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The next question in line is whether a median attenuation of ~ 1.6 mag in the UV is reasonable at z > 2, when galaxies where at most a few Gyr old and, presumably, metal- and dust-poor. Both the Cosmic Far-IR Background (CIB) detected by COBE ([11], [16]) and the FIR-bright galaxies detected by SCUBA at z geq 1 ([28], [17], [2], [10]) demonstrate that dust was present at high redshift. The luminosity of the CIB is about 2.5 times higher than the luminosity of the UV-optical Background ([23]), implying a proportionally higher contribution of the redshift-integrated dust emission. However, neither the CIB nor the SCUBA galaxies are telling us how the dust content in galaxies has evolved with redshift. In the case of the SCUBA galaxies, the redshift and luminosity distribution and the AGN fraction of the sources will need to be tackled before providing such information.

The time evolution of the UV luminosity density of galaxies and of the derivative SFR density (Figure 3) can be used to constrain the metal and dust enrichment of galaxies and, therefore, the intrinsic SFR density ([5]). The stars which produce the observed UV luminosity at each redshift produce also metals and dust with negligible delay times, at most 100-200 Myr in the case of dust ([9]). The obscuration from dust will produce an observed UV flux lower than the true flux. Once the effects of the dust on the observed UV emission are evaluated and removed, a new SFR density is calculated. The procedure is repeated iteratively till convergence ([5]). A number of observational contraints are used in the model: no more than ~ 10% of the baryons are in galaxies; inflows/outflows keep the z = 0 metallicity of the gas in galaxies to about solar, with a ~ 15% mean residual gas content, and the z ~ 2-3 metallicity to about 1/10-1/15 solar ([26]); the intrinsic SFR density at z = 0 must be comparable with that measured from Halpha surveys ([15]); the dust emission must reproduce the observed CIB and not exceed the FIR emission of local galaxies.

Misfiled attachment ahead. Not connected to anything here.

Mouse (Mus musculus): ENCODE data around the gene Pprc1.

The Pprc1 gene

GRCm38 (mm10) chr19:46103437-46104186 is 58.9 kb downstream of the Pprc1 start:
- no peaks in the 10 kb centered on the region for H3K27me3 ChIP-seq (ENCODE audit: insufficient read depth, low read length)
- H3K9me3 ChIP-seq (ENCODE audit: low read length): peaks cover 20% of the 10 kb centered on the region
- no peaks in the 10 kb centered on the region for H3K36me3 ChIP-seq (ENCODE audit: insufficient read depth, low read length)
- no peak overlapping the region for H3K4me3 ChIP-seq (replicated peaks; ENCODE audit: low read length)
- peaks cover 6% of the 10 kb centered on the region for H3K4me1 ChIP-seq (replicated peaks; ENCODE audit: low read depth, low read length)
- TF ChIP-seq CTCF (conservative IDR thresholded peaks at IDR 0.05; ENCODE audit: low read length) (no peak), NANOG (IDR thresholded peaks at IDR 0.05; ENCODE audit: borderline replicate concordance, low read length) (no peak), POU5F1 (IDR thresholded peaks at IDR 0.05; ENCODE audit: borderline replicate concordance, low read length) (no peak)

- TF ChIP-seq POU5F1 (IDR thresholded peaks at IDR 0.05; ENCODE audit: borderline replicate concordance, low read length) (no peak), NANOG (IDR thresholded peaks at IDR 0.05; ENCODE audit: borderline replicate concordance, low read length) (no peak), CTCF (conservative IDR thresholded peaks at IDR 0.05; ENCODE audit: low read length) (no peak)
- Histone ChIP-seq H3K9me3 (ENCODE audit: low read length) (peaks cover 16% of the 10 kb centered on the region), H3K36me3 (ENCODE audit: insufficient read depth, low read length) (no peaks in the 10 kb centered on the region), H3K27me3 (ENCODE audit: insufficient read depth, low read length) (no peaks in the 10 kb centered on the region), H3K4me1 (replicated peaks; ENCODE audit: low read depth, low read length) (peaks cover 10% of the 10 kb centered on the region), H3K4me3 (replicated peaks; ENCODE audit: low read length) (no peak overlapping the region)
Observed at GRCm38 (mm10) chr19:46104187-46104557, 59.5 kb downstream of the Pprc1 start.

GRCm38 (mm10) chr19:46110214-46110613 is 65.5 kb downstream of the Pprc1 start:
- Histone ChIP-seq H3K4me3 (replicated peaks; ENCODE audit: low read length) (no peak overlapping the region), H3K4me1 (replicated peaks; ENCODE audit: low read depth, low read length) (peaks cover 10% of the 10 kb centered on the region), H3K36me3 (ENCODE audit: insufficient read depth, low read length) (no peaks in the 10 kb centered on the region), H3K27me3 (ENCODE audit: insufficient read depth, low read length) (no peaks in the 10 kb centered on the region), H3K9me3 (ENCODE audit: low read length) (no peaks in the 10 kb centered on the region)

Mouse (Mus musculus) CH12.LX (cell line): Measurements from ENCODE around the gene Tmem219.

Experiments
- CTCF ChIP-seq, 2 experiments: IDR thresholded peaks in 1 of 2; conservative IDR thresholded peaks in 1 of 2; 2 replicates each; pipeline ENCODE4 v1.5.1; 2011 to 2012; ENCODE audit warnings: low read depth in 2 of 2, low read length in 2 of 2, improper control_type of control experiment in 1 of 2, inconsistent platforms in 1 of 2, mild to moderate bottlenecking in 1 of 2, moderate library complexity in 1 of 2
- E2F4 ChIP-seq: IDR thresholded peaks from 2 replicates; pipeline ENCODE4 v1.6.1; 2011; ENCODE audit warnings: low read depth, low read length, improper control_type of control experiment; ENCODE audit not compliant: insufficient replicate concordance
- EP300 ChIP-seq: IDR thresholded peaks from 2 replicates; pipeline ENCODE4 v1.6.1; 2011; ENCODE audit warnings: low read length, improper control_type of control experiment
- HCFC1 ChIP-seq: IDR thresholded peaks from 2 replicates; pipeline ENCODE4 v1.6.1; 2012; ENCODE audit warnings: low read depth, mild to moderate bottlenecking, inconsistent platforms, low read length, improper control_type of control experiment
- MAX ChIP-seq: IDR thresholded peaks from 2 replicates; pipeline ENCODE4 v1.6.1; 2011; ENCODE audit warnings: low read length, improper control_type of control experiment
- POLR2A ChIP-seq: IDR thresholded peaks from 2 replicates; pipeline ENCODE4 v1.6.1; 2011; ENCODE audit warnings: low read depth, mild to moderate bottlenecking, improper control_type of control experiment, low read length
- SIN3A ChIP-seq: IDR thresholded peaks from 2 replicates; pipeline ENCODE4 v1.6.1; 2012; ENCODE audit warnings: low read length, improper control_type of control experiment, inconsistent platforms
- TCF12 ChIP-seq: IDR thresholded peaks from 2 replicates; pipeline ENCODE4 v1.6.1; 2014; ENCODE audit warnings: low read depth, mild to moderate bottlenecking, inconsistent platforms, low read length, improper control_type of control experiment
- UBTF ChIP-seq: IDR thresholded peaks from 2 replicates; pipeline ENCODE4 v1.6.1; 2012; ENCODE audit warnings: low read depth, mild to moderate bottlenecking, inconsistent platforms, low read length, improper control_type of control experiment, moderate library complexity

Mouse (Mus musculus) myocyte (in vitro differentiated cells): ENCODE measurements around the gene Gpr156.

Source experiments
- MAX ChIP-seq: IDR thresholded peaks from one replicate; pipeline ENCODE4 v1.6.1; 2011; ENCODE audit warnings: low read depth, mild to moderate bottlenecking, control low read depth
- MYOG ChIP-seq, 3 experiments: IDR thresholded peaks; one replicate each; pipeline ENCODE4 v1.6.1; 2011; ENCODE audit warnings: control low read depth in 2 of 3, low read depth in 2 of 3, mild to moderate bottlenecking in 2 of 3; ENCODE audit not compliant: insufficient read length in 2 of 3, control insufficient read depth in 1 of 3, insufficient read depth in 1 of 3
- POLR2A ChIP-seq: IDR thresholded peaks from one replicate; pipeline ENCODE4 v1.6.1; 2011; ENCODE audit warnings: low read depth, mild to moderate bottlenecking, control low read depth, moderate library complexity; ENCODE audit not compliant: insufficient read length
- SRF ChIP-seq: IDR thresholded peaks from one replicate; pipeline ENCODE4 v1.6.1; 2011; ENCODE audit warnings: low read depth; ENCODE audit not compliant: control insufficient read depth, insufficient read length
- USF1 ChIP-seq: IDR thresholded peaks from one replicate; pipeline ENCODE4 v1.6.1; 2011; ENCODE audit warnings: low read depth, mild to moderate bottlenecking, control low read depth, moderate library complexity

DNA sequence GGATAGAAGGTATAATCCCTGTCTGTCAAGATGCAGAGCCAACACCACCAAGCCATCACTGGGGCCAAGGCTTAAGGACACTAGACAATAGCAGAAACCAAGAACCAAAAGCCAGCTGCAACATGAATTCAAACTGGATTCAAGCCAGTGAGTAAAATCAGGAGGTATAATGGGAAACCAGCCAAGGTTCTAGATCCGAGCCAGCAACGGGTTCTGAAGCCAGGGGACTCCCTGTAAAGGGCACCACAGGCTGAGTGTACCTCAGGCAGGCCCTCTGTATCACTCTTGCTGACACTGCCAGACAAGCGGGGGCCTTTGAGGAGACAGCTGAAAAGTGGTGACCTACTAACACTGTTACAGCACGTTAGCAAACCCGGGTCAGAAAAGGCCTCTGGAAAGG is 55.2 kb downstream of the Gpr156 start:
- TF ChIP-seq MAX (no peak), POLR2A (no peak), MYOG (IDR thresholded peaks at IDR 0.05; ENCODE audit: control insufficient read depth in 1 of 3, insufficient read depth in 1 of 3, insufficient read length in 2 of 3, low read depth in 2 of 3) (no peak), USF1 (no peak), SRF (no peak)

These constraints are still not enough to yield a unique solution; one of the missing ingredients is the behavior of the SFR density at z > 4, where there are no data points. Different assumptions will lead to different intrinsic SFR histories. The range of solutions is bracketed by Models A and B in Figure 3. Figure 4 shows, for each of the two solutions, the evolution of the dust column density in the average galaxy and the contribution to the CIB at selected wavelengths as a function of redshift. The latter is however dependent on the assumptions about the intrisic dust emission SED, which is not well constrained.

Figure 4a
Figure 4b

Figure 4. The evolution of the dust column density in galaxies (top panels), expressed as optical attenuation AV in magnitudes, and of the contribution to the CIB at selected wavelengths (bottom panels) as a function of redshift, for both Model A (left panels) and Model B (right panels). Models A and B are the intrinsic SFR densities described in Figure 3 and Section 4. For both models the dust optical depth remains relatively modest at all redshifts. Yet, this is sufficient to fully account for the CIB luminosity. The contributing flux to the CIB is shown at the observer's restframe wavelengths 140 µm, 240 µm, 450 µm, and 850 µm, in arbitrary units. The two models predict different mean redshifts for the main contributors at each wavelength. In theory, this difference could be used to discriminate between the two solutions. However, some caution should be used as the spectral shape of the CIB is quite dependent on the dust emission SED adopted for the individual galaxies (in our case a single temperature blackbody combined with a nu2 emissivity model).

Model B resembles the SFR density derived from the obscuration corrected Lyman-break galaxies (Figure 3). This demonstrates that attenuations of about 1.6 mag in the UV are perfectly reasonable within the framework of a simple model of stellar and dust content evolution in galaxies.

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